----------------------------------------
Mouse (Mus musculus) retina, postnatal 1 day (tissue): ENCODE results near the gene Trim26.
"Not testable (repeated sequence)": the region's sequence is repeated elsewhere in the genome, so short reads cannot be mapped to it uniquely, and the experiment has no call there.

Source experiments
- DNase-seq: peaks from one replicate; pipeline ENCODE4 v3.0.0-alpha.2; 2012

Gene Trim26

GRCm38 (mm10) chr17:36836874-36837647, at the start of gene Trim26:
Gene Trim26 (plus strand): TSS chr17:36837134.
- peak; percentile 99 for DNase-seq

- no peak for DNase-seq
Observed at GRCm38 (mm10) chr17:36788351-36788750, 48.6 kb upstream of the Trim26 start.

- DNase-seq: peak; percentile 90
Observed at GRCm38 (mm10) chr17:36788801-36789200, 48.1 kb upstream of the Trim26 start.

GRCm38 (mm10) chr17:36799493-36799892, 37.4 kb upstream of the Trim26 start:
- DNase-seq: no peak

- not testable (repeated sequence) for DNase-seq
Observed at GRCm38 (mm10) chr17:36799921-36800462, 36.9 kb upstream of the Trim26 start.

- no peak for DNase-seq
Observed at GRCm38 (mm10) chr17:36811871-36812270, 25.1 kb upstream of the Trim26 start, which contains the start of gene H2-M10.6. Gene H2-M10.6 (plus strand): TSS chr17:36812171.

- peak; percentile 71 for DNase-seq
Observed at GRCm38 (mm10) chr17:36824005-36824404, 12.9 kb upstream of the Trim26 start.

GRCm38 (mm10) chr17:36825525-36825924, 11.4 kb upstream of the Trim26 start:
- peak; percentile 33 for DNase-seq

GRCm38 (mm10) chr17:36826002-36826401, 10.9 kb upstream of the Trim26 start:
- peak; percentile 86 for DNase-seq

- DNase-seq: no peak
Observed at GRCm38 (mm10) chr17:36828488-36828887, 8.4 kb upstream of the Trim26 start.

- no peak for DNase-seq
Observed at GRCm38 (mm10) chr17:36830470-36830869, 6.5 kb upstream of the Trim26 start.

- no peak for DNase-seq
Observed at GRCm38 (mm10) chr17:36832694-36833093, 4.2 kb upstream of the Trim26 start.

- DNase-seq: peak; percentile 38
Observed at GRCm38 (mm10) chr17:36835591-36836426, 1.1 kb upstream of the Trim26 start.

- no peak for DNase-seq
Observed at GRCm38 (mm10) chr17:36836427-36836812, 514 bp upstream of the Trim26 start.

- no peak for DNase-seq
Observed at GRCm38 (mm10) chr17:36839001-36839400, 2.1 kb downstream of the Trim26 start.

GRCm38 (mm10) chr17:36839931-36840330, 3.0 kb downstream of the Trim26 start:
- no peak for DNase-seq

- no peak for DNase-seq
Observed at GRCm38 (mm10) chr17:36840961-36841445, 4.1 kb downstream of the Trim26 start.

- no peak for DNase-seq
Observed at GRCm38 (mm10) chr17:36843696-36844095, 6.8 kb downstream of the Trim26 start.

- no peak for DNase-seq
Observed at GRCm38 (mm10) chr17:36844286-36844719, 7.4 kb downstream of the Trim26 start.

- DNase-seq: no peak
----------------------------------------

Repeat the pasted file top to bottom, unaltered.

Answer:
Mouse (Mus musculus) retina, postnatal 1 day (tissue): ENCODE results near the gene Trim26.
"Not testable (repeated sequence)": the region's sequence is repeated elsewhere in the genome, so short reads cannot be mapped to it uniquely, and the experiment has no call there.

Source experiments
- DNase-seq: peaks from one replicate; pipeline ENCODE4 v3.0.0-alpha.2; 2012

Gene Trim26

GRCm38 (mm10) chr17:36836874-36837647, at the start of gene Trim26:
Gene Trim26 (plus strand): TSS chr17:36837134.
- peak; percentile 99 for DNase-seq

- no peak for DNase-seq
Observed at GRCm38 (mm10) chr17:36788351-36788750, 48.6 kb upstream of the Trim26 start.

- DNase-seq: peak; percentile 90
Observed at GRCm38 (mm10) chr17:36788801-36789200, 48.1 kb upstream of the Trim26 start.

GRCm38 (mm10) chr17:36799493-36799892, 37.4 kb upstream of the Trim26 start:
- DNase-seq: no peak

- not testable (repeated sequence) for DNase-seq
Observed at GRCm38 (mm10) chr17:36799921-36800462, 36.9 kb upstream of the Trim26 start.

- no peak for DNase-seq
Observed at GRCm38 (mm10) chr17:36811871-36812270, 25.1 kb upstream of the Trim26 start, which contains the start of gene H2-M10.6. Gene H2-M10.6 (plus strand): TSS chr17:36812171.

- peak; percentile 71 for DNase-seq
Observed at GRCm38 (mm10) chr17:36824005-36824404, 12.9 kb upstream of the Trim26 start.

GRCm38 (mm10) chr17:36825525-36825924, 11.4 kb upstream of the Trim26 start:
- peak; percentile 33 for DNase-seq

GRCm38 (mm10) chr17:36826002-36826401, 10.9 kb upstream of the Trim26 start:
- peak; percentile 86 for DNase-seq

- DNase-seq: no peak
Observed at GRCm38 (mm10) chr17:36828488-36828887, 8.4 kb upstream of the Trim26 start.

- no peak for DNase-seq
Observed at GRCm38 (mm10) chr17:36830470-36830869, 6.5 kb upstream of the Trim26 start.

- no peak for DNase-seq
Observed at GRCm38 (mm10) chr17:36832694-36833093, 4.2 kb upstream of the Trim26 start.

- DNase-seq: peak; percentile 38
Observed at GRCm38 (mm10) chr17:36835591-36836426, 1.1 kb upstream of the Trim26 start.

- no peak for DNase-seq
Observed at GRCm38 (mm10) chr17:36836427-36836812, 514 bp upstream of the Trim26 start.

- no peak for DNase-seq
Observed at GRCm38 (mm10) chr17:36839001-36839400, 2.1 kb downstream of the Trim26 start.

GRCm38 (mm10) chr17:36839931-36840330, 3.0 kb downstream of the Trim26 start:
- no peak for DNase-seq

- no peak for DNase-seq
Observed at GRCm38 (mm10) chr17:36840961-36841445, 4.1 kb downstream of the Trim26 start.

- no peak for DNase-seq
Observed at GRCm38 (mm10) chr17:36843696-36844095, 6.8 kb downstream of the Trim26 start.

- no peak for DNase-seq
Observed at GRCm38 (mm10) chr17:36844286-36844719, 7.4 kb downstream of the Trim26 start.

- DNase-seq: no peak